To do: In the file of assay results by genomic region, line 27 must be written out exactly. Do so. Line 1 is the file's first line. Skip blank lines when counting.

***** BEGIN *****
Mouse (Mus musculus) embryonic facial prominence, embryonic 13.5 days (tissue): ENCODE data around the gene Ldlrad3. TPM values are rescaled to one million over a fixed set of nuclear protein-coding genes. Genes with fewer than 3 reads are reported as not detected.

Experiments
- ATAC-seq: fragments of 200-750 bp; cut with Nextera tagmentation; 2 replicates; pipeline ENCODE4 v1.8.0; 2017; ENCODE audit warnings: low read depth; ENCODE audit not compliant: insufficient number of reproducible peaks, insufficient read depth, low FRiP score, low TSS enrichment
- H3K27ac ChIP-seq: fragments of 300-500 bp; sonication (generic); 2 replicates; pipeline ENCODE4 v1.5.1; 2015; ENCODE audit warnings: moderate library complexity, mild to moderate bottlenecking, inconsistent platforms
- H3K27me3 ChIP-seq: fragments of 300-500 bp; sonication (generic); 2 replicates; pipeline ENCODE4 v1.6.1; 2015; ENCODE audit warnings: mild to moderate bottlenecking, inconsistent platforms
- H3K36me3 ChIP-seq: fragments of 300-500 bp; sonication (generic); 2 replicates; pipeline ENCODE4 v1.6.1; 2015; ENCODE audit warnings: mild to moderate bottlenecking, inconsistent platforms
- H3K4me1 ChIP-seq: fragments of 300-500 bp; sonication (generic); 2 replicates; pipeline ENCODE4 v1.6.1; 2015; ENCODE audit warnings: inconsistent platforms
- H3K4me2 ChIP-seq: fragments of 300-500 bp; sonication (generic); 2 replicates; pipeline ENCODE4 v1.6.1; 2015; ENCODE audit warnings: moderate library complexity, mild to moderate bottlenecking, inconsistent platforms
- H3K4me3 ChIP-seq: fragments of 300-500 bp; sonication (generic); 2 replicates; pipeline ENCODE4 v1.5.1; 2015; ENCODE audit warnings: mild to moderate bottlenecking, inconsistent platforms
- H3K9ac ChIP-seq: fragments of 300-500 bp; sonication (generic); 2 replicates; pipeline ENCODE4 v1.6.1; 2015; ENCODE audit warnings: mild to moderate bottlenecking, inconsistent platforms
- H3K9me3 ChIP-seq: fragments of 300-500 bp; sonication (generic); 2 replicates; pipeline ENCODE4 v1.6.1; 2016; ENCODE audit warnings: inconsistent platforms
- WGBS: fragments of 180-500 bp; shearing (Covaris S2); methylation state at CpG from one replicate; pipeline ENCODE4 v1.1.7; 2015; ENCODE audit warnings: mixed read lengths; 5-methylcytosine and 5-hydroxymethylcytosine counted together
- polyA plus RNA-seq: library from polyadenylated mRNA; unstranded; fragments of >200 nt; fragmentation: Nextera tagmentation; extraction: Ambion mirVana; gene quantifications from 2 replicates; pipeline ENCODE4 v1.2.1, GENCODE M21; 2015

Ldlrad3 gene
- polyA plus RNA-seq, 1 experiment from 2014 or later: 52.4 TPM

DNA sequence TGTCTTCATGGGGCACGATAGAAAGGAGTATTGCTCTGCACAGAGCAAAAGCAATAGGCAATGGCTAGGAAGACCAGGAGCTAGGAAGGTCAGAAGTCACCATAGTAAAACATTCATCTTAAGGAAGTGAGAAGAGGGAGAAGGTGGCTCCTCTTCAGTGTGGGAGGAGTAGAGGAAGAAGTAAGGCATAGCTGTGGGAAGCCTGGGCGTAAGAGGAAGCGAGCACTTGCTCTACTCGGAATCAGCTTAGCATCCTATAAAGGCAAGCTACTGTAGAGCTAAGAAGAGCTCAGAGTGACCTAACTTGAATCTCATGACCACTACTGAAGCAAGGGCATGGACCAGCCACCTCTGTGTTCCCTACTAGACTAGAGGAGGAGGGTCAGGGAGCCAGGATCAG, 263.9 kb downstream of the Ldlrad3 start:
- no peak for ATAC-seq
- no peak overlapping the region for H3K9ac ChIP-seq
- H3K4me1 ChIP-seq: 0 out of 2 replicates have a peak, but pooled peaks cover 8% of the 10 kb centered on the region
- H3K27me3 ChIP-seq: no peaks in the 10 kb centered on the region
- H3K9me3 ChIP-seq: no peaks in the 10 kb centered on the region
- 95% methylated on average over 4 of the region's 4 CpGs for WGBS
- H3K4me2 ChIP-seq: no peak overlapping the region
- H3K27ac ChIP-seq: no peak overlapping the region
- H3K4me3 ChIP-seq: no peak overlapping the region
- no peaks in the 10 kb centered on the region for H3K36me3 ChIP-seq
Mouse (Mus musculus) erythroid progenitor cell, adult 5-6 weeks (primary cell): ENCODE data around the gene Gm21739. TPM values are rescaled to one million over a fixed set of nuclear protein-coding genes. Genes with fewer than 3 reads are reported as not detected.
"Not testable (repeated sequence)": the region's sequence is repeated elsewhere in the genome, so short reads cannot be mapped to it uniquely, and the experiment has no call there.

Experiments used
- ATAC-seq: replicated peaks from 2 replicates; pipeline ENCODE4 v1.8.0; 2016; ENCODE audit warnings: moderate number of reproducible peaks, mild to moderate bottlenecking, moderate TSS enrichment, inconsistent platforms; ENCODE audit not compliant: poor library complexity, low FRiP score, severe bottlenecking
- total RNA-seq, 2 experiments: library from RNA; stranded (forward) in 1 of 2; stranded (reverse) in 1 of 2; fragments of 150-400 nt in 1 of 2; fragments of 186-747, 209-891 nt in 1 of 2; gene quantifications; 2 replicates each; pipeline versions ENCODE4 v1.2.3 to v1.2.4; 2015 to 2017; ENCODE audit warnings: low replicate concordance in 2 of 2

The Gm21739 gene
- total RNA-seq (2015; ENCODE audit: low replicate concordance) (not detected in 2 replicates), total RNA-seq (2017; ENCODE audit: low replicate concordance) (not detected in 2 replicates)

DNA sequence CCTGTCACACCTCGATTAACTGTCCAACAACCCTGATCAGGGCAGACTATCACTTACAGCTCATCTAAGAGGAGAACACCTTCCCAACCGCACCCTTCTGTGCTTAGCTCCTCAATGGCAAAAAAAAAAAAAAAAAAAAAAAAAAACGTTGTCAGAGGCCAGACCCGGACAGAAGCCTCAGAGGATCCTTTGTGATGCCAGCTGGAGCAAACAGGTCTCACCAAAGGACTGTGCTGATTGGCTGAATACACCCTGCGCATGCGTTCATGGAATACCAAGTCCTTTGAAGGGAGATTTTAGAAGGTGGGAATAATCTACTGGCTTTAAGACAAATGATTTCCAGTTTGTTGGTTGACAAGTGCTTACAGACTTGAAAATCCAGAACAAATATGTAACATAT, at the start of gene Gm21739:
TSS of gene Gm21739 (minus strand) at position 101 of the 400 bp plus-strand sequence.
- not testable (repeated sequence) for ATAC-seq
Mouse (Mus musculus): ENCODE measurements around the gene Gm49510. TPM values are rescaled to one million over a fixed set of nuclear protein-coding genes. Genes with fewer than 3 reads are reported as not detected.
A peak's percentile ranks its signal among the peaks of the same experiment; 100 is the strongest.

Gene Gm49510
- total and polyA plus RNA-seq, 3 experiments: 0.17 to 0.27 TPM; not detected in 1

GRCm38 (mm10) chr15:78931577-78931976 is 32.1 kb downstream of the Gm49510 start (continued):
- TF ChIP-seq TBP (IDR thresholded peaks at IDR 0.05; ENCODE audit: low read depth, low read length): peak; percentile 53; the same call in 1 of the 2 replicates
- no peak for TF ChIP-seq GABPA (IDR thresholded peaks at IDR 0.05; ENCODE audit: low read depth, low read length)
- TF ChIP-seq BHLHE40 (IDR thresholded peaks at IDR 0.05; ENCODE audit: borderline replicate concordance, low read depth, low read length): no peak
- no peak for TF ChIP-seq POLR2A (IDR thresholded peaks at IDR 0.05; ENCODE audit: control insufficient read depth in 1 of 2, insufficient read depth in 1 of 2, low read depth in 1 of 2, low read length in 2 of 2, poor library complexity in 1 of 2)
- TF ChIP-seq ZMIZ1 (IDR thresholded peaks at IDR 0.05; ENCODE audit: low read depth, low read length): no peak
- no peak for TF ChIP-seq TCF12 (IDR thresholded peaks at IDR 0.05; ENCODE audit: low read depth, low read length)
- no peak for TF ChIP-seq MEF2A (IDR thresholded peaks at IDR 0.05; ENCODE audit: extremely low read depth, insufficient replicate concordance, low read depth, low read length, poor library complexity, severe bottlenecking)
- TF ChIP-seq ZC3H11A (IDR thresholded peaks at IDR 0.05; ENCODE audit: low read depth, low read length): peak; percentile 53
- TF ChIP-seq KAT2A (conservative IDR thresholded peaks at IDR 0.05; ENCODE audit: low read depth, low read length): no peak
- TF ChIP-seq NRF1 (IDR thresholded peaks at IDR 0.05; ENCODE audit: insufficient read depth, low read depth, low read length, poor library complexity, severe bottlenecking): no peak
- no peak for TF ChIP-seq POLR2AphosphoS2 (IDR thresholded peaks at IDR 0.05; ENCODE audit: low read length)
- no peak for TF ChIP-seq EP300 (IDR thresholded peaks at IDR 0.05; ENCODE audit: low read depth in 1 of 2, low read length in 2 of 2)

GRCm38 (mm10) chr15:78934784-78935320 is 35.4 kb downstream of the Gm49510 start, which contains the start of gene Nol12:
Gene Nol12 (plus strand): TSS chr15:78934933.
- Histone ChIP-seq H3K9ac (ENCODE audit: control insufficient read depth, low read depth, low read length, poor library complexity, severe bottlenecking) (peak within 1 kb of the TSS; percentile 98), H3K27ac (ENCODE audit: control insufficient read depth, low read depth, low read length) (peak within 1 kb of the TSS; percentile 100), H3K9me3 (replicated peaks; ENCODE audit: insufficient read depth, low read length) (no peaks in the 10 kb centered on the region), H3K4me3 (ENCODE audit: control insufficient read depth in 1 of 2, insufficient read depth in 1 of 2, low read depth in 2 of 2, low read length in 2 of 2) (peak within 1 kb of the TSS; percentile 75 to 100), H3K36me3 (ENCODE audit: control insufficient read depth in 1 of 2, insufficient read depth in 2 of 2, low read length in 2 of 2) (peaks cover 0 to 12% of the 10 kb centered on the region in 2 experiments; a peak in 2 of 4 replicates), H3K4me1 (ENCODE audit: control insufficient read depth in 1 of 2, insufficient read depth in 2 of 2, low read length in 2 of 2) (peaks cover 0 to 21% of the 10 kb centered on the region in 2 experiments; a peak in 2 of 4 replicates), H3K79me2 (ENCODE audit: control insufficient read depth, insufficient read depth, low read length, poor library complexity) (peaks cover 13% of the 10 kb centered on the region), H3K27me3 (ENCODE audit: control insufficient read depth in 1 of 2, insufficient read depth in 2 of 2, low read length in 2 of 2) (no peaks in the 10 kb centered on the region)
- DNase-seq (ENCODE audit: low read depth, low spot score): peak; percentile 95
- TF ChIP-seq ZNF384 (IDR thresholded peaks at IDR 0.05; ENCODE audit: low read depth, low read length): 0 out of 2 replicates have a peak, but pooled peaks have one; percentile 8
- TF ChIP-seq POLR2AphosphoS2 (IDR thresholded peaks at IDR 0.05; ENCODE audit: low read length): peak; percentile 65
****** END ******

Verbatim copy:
Mouse (Mus musculus) erythroid progenitor cell, adult 5-6 weeks (primary cell): ENCODE data around the gene Gm21739. TPM values are rescaled to one million over a fixed set of nuclear protein-coding genes. Genes with fewer than 3 reads are reported as not detected.